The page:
Quantcast

Senators Question Enbridge Over Aging Tar Sands Pipeline Beneath Great Lakes

Energy

Oil giant Enbridge experienced a major backlash this week after three Democratic senators released a joint letter questioning the integrity of Enbridge’s expansion of a crude oil pipeline on the Straits of Mackinac.

This
National Wildlife Federation map simulates a 3, 6 and 12 hour spill from the aging tar sands pipeline, Line 5, based on Enbridge spill response plans, average current speeds and “worse case” discharge estimates.

Line 5, according to the Petosky News, runs from Superior,WI, to Sarnia, Ontario, “passing through Michigan’s Upper Peninsula and crossing the Straits of Mackinac, a five-mile-wide area where Lakes Huron and Michigan meet.” Earlier this year Enbridge boosted Line 5’s capacity by 2.1 million barrels above its previous threshold of 20 million.

The joint letter by Sen. Stabenow (D-MI), Sen. Levin (D-MI) and Sen. Durbin (D-IL) states that the pipeline “passes inland along environmentally sensitive areas and beneath the Straits of Mackinac, which PHMSA [the Pipeline and Hazardous Materials Safety Administration] has identified as a high consequence area. The increase in oil transported adds pressure to the aging pipeline, which has undergone only a few upgrades since it was first installed in 1953 … We are particularly concerned with the risks a leak or break in the pipe could pose to the Straits of Mackinac given this area’s strong currents, variable water temperatures and connections to both Lake Michigan and Lake Huron.”

“We have worked for over three years on the investigation and levied the highest civil penalty in the agency’s history” for an Enbridge spill in the Kalamazoo River, PHMSA spokeswoman Patricia Klinger said. “In addition, PHMSA executed a consent agreement which imposed more stringent safety requirements for the entire Lakehead System, including Line 5.”

“When we’ve had to do any sort of dig on that pipeline for maintenance or repair, we’ve heard from the crews out on the field that the line still looks brand new,” said Janson Manshum, a spokesman for Enbridge, in a press conference.

Despite Enbridge’s assurance of the line’s integrity, a disastrous pipeline leak that occurred in 2010 where, along with the Kalamazoo spill, loom heavy over the Line 5 project. Coupled with the Mackinac Straits’ strong currents and wildly fluctuating temperatures, the growing backlash is beyond reasonable.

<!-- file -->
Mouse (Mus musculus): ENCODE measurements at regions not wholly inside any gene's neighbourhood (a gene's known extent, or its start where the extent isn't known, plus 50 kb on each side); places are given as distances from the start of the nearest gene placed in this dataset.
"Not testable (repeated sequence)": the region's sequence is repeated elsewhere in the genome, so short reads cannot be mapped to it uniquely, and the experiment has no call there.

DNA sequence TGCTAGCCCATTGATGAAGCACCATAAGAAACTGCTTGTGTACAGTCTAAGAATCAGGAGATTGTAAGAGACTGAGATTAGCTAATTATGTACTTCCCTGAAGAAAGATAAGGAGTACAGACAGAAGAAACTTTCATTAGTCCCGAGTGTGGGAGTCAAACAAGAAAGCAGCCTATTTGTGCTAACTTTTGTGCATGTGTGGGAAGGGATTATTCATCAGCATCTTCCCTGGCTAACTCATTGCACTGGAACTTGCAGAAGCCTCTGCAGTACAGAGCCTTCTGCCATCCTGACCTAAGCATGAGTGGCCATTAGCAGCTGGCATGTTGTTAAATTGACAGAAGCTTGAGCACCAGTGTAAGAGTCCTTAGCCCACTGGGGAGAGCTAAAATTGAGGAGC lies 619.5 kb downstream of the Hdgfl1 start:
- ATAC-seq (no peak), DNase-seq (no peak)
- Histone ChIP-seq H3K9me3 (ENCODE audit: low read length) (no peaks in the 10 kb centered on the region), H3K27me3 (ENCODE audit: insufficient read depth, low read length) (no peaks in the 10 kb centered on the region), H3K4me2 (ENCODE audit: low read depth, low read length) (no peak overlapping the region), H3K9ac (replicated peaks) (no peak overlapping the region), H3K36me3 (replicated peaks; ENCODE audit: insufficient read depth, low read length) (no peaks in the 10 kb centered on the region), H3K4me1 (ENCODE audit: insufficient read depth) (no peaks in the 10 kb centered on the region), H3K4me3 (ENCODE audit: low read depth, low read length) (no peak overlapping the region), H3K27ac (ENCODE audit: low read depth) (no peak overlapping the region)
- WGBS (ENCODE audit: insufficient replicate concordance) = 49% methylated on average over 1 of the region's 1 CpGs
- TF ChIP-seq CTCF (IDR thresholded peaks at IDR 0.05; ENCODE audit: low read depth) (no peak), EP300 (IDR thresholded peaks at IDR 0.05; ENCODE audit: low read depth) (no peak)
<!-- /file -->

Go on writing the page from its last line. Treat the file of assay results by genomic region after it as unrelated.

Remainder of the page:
Visit EcoWatch’s PIPELINES page for more related news on this topic.

EcoWatch Daily Newsletter


mevans / E+ / Getty Images

The federal agency that manages the Great Barrier Reef issued an unprecedented statement that broke ranks with Australia's conservative government and called for urgent action to reduce greenhouse gas emissions, according to the Guardian.

Read More Show Less

A powerful earthquake struck near Athens, Greece and shook the capital city for 15 seconds on Friday, causing people to run into the streets to escape the threat of falling buildings, NBC News reported.

Read More Show Less
Sponsored
Golde Wallingford submitted this photo of "Pure Joy" to EcoWatch's first photo contest. Golde Wallingford

EcoWatch is pleased to announce our third photo contest!

Read More Show Less
U.S. government scientists concluded in a new report that last month was the hottest June on record. Angelo Juan Ramos / Flickr

By Jessica Corbett

As meteorologists warned Thursday that temperatures above 100°F are expected to impact two-thirds of the country this weekend, U.S. government scientists revealed that last month was the hottest June ever recorded — bolstering calls for radical global action on the climate emergency.

Read More Show Less
Rod Waddington / CC BY-SA 2.0

By John R. Platt

For years now conservationists have warned that many of Madagascar's iconic lemur species face the risk of extinction due to rampant deforestation, the illegal pet trade and the emerging market for the primates' meat.

Yes, people eat lemurs, and the reasons they do aren't exactly what we might expect.

Read More Show Less
Sponsored
Pixnio

By Rachael Link, MS, RD

Many types of flour are commonly available on the shelves of your local supermarket.

Read More Show Less
A visitor views a digital representation of the human genome at the American Museum of Natural History in New York City. Mario Tama / Getty Images

Genetics are significantly more responsible for driving autism spectrum disorders than maternal factors or environmental factors such as vaccines and chemicals, according to a massive new study involving more than 2 million people from five different countries.

Read More Show Less
Pixabay

By Emilie Karrick Surrusco

Across the globe, extreme weather is becoming the new normal.

Read More Show Less